In November, the U.N. General Assembly recognized a state of Palestine in the West Bank, Gaza and east Jerusalem in a vote that was largely symbolic but infuriated Israel. In December, the Palestinians accused Israel of planning more ‘‘war crimes’’ by expanding settlements.
The Geneva-based U.N. Human Rights Council was set up in 2006 to replace a 60-year-old commission that was widely discredited as a forum dominated by nations with poor rights records. The United States finally joined the council in 2009, and U.S. State Department spokeswoman Victoria Nuland said earlier this month that while all countries should appear for their review ‘‘we also consistently registered our opposition to the council’s consistent anti-Israel bias.’’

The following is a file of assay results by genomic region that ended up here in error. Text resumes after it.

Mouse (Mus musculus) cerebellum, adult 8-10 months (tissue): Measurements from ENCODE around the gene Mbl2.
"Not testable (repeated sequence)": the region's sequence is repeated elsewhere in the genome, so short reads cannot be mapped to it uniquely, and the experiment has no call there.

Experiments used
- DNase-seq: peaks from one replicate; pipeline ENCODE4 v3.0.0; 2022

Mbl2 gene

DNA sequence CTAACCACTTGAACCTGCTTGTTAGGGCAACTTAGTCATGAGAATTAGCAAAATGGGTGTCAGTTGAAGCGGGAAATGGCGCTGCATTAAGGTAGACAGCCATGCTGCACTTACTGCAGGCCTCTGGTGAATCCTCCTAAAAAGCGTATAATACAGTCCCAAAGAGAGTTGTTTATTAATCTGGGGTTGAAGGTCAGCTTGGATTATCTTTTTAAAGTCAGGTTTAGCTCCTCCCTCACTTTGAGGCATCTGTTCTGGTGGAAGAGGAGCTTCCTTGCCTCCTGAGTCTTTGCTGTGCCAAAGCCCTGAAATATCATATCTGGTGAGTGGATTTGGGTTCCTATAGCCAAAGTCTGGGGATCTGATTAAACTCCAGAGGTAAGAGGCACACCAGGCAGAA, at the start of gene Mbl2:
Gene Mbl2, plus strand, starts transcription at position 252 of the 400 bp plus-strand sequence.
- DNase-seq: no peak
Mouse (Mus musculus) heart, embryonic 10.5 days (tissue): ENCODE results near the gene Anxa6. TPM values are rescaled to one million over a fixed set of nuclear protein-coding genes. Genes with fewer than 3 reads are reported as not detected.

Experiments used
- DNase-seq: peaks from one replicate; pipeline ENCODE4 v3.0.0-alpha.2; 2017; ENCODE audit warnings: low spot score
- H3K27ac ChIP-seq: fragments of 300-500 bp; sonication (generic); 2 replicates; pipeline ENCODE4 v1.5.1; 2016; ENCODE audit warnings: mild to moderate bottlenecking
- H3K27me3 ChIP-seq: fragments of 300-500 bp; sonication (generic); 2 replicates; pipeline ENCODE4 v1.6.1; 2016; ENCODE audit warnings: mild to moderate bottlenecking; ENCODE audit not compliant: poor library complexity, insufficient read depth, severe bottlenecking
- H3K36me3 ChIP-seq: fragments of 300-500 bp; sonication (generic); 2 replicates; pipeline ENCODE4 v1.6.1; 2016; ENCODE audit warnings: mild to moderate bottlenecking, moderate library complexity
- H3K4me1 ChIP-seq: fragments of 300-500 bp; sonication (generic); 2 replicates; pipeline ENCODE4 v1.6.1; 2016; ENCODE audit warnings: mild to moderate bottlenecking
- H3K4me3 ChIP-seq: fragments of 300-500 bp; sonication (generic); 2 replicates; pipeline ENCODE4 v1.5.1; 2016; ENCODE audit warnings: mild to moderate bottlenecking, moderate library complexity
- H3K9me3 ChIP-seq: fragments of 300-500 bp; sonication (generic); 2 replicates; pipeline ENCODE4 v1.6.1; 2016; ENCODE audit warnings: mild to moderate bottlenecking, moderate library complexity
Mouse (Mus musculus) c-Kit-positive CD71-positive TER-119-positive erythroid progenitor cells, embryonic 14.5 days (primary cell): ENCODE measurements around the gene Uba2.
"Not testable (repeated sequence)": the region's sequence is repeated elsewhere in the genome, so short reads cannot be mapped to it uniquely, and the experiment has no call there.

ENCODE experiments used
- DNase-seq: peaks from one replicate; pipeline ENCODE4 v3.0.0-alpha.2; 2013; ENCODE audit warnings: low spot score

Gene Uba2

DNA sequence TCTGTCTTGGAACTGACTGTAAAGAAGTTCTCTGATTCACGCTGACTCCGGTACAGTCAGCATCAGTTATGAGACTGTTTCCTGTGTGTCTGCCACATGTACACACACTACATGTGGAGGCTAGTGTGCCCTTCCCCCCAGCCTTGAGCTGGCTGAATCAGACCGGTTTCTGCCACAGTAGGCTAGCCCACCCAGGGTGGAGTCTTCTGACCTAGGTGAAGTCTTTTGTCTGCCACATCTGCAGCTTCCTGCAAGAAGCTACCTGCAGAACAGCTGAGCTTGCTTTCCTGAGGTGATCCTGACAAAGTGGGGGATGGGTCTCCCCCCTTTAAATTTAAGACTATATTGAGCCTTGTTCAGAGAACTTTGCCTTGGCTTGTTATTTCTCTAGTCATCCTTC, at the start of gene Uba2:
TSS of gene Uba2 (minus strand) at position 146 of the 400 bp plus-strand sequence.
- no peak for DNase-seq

Earlier this week, Israel became the first nation to skip a review of its human rights record by the council without giving a reason. Diplomats agreed to postpone their review until later this year based on Israel’s request for a deferral.
The council, which could have proceeded with the review or canceled it, said its agreement to defer would set precedent for how to deal with any future cases of ‘‘non-cooperation.’’
All 193 U.N.-member nations are required to submit to such a review every four years, and council diplomats said they worried that if a nation were let off the hook that could undermine the process.
Peter James Spielmann contributed to this report from the United Nations.